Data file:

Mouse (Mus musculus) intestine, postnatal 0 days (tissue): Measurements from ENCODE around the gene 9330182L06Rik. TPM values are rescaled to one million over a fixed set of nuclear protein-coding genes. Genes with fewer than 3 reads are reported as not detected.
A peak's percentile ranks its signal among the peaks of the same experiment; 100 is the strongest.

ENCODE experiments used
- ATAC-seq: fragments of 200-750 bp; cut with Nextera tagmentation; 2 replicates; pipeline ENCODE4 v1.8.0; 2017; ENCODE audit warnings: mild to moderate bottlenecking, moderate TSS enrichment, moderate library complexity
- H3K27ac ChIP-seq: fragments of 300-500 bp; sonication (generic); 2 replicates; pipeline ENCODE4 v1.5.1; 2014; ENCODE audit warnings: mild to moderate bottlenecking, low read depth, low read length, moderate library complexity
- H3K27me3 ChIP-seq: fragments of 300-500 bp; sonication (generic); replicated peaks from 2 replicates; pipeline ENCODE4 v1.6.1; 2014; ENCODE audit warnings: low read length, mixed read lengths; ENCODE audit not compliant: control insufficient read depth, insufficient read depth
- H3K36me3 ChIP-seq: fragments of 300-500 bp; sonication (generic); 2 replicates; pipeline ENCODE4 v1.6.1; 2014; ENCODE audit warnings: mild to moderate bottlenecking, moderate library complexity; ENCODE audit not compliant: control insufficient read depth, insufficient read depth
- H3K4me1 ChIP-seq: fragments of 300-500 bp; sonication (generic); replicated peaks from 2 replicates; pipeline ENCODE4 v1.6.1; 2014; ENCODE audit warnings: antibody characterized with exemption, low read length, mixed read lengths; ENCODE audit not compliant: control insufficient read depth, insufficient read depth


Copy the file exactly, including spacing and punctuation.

Mouse (Mus musculus) intestine, postnatal 0 days (tissue): Measurements from ENCODE around the gene 9330182L06Rik. TPM values are rescaled to one million over a fixed set of nuclear protein-coding genes. Genes with fewer than 3 reads are reported as not detected.
A peak's percentile ranks its signal among the peaks of the same experiment; 100 is the strongest.

ENCODE experiments used
- ATAC-seq: fragments of 200-750 bp; cut with Nextera tagmentation; 2 replicates; pipeline ENCODE4 v1.8.0; 2017; ENCODE audit warnings: mild to moderate bottlenecking, moderate TSS enrichment, moderate library complexity
- H3K27ac ChIP-seq: fragments of 300-500 bp; sonication (generic); 2 replicates; pipeline ENCODE4 v1.5.1; 2014; ENCODE audit warnings: mild to moderate bottlenecking, low read depth, low read length, moderate library complexity
- H3K27me3 ChIP-seq: fragments of 300-500 bp; sonication (generic); replicated peaks from 2 replicates; pipeline ENCODE4 v1.6.1; 2014; ENCODE audit warnings: low read length, mixed read lengths; ENCODE audit not compliant: control insufficient read depth, insufficient read depth
- H3K36me3 ChIP-seq: fragments of 300-500 bp; sonication (generic); 2 replicates; pipeline ENCODE4 v1.6.1; 2014; ENCODE audit warnings: mild to moderate bottlenecking, moderate library complexity; ENCODE audit not compliant: control insufficient read depth, insufficient read depth
- H3K4me1 ChIP-seq: fragments of 300-500 bp; sonication (generic); replicated peaks from 2 replicates; pipeline ENCODE4 v1.6.1; 2014; ENCODE audit warnings: antibody characterized with exemption, low read length, mixed read lengths; ENCODE audit not compliant: control insufficient read depth, insufficient read depth